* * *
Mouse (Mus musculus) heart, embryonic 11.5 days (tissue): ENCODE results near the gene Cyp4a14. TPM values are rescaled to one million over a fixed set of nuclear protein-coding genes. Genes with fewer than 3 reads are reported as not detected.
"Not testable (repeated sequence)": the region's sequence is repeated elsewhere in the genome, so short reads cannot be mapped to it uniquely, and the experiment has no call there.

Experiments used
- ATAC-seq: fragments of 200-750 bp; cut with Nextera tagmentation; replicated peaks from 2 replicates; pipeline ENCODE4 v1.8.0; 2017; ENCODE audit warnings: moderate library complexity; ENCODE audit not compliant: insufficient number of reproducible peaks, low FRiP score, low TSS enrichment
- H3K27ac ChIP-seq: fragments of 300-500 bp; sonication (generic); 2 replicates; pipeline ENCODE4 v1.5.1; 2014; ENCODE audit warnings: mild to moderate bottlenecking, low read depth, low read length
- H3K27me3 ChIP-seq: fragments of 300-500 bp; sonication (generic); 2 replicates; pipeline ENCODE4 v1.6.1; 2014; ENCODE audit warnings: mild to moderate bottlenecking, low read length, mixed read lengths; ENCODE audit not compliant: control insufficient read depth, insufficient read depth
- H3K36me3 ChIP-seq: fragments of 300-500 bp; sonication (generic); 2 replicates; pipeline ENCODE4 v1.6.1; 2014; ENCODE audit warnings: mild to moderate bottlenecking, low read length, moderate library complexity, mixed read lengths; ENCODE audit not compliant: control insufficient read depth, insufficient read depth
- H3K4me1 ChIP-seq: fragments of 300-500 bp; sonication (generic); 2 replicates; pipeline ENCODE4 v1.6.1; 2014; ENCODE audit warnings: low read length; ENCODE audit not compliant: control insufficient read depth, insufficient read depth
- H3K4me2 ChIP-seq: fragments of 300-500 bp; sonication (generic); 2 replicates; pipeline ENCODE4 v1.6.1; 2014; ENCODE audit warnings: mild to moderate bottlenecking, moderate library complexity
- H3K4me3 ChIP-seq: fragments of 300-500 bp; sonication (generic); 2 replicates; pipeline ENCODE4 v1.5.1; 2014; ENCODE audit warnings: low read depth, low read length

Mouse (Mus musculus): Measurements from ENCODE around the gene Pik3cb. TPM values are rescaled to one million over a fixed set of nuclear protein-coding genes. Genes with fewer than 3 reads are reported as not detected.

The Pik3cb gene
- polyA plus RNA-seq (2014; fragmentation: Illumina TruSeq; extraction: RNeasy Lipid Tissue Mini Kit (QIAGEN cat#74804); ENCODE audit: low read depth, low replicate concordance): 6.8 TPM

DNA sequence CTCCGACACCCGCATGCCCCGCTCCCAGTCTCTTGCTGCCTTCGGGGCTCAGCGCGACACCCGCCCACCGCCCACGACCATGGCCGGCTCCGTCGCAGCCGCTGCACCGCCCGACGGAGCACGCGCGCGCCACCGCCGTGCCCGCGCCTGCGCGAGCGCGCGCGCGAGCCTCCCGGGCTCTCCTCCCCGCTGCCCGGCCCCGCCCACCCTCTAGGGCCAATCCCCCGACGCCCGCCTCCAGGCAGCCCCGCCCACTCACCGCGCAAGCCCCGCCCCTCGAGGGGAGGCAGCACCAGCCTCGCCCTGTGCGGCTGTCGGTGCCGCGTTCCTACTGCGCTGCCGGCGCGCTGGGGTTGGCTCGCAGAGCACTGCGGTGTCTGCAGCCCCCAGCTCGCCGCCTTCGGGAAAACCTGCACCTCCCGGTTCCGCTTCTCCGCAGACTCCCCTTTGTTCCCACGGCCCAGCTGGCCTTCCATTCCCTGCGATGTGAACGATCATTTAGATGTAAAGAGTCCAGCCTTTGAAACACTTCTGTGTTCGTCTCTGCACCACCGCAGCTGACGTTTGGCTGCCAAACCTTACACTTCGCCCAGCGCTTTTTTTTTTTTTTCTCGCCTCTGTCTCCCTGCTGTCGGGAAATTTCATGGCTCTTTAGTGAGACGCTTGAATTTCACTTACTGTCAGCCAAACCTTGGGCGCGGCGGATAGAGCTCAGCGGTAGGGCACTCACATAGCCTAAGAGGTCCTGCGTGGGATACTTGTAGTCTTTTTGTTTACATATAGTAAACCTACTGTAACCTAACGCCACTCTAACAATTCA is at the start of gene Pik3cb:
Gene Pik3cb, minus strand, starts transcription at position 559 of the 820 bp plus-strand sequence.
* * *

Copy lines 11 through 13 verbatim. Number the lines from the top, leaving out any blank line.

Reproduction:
Mouse (Mus musculus): Measurements from ENCODE around the gene Pik3cb. TPM values are rescaled to one million over a fixed set of nuclear protein-coding genes. Genes with fewer than 3 reads are reported as not detected.

The Pik3cb gene
- polyA plus RNA-seq (2014; fragmentation: Illumina TruSeq; extraction: RNeasy Lipid Tissue Mini Kit (QIAGEN cat#74804); ENCODE audit: low read depth, low replicate concordance): 6.8 TPM